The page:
Application Materials

You will be required to upload a copy of your transcript into your admissions portal, but an official transcript will be requested if you are admitted to the program. When it is received, you will be enrolled.

A $75 fee is typically required alongside your application, but we offer waivers. If you are a first-generation college student, have participated in a program such as NNE or SACNAS (among many others), or are unable to apply because of the fee, please contact us at admissions@cs.jhu.edu.

For PhD applicants three, and for MSE applicants two. We require that your recommenders submit their recommendations online. The application allows you to submit three letters online.

If you have worked for several years, it is expected that some of the letters will come from non-academic sources. What should be avoided is having mostly non-academic letter writers when your last several years have been in academia, and vice-versa.

We require the use of the online application recommendation section for recommenders’ submissions. Choosing this option in the application will trigger an email to your recommender with explicit instructions on how to submit.

The official form is a part of the online recommendation. Comments will be accepted even if the official form is not used. However, we strongly encourage the form to be used because it includes a table which provides us with additional information.

ETS, The GRE, and TOEFL EXAMS

Our institution code is (4655) for the GRE and (C559) for the TOEFL exam. Our department code for TOEFL is (78) and for GRE is (0402).

This and other information concerning Standardized Testing can be found at the ETS GRE Website.

The aptitude GRE is required for MSE and PhD applicants. Preferred scores are Verbal: 153 (62%) or above, Quantitative: 160 (84%) or above, TOEFL: 100 or above and IELTS: 7 or above.PhD applicants may obtain a waiver to exempt them from submitting GRE scores. Waivers may be obtained by contacting admissions@cs.jhu.edu and providing: a.) your Slate application reference number; b.) the reason for why you’re unable to provide GRE scores.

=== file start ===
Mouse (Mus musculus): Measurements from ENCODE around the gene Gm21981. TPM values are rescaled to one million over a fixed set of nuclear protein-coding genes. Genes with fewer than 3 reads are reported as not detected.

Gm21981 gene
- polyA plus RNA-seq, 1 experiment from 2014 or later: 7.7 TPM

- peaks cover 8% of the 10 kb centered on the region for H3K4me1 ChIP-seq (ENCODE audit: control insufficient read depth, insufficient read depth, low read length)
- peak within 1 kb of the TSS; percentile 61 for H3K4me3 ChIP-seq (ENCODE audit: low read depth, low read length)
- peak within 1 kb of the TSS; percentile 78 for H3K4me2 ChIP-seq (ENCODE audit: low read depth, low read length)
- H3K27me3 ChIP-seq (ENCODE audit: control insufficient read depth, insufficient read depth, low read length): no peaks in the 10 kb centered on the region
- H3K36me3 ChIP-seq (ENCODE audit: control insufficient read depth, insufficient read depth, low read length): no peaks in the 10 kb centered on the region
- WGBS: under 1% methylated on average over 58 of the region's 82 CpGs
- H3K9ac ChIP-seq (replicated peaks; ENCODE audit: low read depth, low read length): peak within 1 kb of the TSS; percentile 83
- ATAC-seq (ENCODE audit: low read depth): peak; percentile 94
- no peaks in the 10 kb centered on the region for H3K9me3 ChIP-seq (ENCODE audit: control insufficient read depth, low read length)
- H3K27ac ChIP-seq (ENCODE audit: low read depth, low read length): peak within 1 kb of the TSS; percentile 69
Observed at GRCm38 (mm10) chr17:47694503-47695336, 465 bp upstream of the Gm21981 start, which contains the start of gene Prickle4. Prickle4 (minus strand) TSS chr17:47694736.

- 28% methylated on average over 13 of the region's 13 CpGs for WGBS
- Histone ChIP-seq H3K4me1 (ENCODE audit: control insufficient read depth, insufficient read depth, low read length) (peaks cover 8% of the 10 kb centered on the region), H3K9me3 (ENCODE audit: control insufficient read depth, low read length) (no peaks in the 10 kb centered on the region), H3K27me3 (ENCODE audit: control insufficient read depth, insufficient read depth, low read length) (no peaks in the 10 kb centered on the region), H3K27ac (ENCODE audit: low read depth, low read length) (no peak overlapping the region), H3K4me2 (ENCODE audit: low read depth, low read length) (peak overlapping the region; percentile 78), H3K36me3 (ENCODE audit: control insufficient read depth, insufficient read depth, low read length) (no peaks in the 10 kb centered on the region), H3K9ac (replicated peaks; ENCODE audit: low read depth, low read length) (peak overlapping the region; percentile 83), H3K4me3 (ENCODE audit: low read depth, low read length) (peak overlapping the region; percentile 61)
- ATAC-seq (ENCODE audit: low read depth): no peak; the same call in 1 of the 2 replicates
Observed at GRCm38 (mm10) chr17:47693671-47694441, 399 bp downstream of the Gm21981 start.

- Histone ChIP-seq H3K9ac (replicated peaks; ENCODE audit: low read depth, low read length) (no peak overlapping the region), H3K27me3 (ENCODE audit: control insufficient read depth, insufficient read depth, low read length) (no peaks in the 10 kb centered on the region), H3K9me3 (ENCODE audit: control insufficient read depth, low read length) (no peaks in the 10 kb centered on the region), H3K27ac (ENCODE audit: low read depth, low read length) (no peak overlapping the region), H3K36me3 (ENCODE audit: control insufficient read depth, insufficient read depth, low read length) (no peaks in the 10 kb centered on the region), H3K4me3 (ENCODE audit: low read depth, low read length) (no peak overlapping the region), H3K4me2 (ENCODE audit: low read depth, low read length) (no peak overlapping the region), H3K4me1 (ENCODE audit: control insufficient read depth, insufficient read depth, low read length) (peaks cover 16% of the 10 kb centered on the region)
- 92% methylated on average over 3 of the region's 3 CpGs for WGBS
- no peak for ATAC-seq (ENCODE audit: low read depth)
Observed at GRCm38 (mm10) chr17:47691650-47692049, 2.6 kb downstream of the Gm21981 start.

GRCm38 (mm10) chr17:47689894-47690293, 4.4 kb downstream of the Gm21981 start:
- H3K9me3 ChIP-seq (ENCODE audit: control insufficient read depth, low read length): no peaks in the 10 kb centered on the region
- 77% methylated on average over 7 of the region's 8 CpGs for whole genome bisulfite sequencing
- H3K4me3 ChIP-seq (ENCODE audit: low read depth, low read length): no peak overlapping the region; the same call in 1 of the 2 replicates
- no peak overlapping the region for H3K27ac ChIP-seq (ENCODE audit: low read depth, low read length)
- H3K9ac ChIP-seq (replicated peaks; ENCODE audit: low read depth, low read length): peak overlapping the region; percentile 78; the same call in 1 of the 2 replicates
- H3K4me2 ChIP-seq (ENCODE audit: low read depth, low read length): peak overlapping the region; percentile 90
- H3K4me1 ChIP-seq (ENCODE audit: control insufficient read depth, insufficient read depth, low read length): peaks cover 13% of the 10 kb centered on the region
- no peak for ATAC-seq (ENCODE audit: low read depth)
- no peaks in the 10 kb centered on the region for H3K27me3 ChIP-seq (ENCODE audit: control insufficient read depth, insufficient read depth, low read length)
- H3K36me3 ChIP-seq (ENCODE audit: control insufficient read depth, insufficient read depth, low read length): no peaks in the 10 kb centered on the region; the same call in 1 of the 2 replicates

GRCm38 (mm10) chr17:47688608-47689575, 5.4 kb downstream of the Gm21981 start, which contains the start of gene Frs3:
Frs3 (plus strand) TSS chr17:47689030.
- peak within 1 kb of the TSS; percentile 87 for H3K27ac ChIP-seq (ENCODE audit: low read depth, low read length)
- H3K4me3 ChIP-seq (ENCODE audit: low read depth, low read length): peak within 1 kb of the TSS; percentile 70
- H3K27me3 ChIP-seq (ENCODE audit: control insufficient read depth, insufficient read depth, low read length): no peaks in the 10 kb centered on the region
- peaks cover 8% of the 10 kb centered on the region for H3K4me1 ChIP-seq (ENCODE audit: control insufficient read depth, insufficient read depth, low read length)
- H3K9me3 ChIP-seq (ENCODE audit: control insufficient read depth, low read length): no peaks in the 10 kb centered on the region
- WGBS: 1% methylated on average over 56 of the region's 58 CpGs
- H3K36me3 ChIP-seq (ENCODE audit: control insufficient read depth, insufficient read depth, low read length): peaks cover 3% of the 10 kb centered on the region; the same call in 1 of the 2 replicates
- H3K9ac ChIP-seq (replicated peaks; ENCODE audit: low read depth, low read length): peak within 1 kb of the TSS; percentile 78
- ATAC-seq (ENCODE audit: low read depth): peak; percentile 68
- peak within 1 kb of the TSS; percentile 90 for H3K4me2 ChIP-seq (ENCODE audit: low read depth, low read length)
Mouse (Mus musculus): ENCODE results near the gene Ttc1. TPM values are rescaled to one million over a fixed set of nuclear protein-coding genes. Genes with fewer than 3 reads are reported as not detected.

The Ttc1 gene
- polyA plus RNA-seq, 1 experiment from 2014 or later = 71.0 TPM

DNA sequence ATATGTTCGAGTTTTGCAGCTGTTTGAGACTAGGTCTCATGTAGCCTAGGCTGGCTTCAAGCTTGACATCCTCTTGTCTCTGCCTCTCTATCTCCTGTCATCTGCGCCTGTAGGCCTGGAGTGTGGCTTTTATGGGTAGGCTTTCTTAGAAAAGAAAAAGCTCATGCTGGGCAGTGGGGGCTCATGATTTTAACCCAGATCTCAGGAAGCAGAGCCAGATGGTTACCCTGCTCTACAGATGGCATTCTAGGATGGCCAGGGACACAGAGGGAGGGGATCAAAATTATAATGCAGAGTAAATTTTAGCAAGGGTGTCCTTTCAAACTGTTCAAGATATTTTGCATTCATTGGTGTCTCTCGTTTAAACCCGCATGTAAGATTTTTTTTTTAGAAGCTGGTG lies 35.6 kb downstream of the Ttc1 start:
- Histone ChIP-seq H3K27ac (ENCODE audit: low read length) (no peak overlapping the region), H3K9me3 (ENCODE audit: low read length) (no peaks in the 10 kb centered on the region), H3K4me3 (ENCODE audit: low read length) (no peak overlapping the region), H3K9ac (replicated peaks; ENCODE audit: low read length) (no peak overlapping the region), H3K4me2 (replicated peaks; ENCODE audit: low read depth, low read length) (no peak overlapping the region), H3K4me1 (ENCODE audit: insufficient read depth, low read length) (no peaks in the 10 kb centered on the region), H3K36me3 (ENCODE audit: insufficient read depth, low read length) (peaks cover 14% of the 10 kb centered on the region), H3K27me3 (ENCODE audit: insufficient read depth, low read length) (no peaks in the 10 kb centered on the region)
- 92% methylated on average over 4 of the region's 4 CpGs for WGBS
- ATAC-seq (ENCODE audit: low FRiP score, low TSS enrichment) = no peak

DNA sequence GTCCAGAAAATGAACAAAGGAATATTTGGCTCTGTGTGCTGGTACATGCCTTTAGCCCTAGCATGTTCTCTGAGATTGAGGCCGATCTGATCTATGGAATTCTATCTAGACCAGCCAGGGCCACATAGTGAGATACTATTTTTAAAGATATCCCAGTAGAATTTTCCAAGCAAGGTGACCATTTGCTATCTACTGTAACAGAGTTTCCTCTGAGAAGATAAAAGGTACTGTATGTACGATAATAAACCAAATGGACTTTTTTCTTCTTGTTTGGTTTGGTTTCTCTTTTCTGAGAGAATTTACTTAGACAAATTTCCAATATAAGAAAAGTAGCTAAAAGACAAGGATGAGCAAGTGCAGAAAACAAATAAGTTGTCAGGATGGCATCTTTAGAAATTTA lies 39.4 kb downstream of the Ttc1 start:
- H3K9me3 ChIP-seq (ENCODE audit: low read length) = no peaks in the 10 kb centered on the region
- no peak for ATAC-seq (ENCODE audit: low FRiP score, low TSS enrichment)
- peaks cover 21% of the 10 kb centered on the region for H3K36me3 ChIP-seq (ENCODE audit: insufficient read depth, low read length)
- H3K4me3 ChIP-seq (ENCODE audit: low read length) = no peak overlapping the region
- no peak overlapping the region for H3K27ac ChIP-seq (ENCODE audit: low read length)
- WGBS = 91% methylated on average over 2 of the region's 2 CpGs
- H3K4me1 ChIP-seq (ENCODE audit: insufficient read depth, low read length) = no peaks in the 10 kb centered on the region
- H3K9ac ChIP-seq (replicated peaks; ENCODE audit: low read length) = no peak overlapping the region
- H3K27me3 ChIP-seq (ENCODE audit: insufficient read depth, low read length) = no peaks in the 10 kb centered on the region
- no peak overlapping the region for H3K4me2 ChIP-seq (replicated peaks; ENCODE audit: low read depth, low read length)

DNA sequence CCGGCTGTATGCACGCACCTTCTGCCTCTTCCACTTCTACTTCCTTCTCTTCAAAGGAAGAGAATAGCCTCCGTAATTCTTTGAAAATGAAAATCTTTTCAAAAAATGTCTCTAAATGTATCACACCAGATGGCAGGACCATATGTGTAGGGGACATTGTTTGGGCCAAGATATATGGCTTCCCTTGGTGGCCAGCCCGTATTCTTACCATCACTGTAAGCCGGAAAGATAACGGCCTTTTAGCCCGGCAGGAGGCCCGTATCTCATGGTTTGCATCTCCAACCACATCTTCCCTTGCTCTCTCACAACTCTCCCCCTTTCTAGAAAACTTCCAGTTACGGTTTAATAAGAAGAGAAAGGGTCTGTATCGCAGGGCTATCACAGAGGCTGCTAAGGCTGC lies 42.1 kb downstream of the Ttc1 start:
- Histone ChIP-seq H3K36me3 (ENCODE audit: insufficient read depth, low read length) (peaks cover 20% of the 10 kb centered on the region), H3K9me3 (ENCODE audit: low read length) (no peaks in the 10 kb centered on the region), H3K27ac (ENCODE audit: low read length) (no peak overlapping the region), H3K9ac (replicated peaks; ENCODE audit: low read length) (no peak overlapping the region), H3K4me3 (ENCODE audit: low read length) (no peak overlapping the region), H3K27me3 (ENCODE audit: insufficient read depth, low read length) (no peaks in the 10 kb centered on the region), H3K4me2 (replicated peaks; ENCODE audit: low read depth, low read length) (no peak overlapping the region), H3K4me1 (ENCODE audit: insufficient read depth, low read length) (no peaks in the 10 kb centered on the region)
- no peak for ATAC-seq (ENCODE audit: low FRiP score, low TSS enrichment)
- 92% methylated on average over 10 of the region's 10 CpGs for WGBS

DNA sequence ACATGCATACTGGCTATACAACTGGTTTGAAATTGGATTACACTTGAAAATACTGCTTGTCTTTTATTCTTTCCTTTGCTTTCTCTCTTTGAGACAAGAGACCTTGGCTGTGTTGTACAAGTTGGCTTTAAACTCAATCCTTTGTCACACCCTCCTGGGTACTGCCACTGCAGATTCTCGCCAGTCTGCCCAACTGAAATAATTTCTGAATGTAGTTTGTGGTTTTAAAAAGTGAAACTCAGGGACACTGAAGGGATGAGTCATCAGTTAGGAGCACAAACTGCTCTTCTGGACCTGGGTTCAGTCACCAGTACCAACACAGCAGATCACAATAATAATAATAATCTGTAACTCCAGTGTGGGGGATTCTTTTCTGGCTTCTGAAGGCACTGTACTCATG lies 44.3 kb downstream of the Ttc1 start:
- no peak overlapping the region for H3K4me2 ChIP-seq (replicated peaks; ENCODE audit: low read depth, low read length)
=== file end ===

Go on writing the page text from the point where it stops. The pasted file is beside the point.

All non-native English speakers MUST take the TOEFL exam or IELTS. Neither the TWE nor the TSE is required, but is recommended.

The Department of Computer Science does accept IELTS.

Copies will be accepted although it is best to have your GRE scores sent through ETS. Applicants should request recent GRE scores from ETS and submit them to Johns Hopkins before the application deadline. In order for your application to be reviewed, you must include the university’s institution code in your request to ETS. Johns Hopkins University School of Engineering’s institution code is 4655.

TOEFL results should be sent directly to the Engineering Graduate Admissions Office by either the IELTS Global Recognition System or the Educational Testing Service (ETS) which administers TOEFL. International English Language Testing System (IELTS).

If admitted, you will be required to submit your official final documents directly to the G.W.C Whiting School of Engineering Graduate Admissions office.

The scores must be new enough that ETS still considers them valid and will provide an official score report. Currently, the ETS sets this limit at five years.

The masters program highly regards a minimum verbal score of 153, quantitative score of 160 and TOEFL of 100.

Getting Accepted

First we consider the source of the letter. A letter from your cousin who happens to teach at a two-year college is weighed significantly less than a letter from a researcher at a top computer science school! Next, we look for evidence of research potential. In particular, evidence of outstanding performance in past projects is of high importance. Somewhat less important is evidence of outstanding ability in the classroom. A good letter writer should know you well and be able to rank you very favorably in comparison with your peers.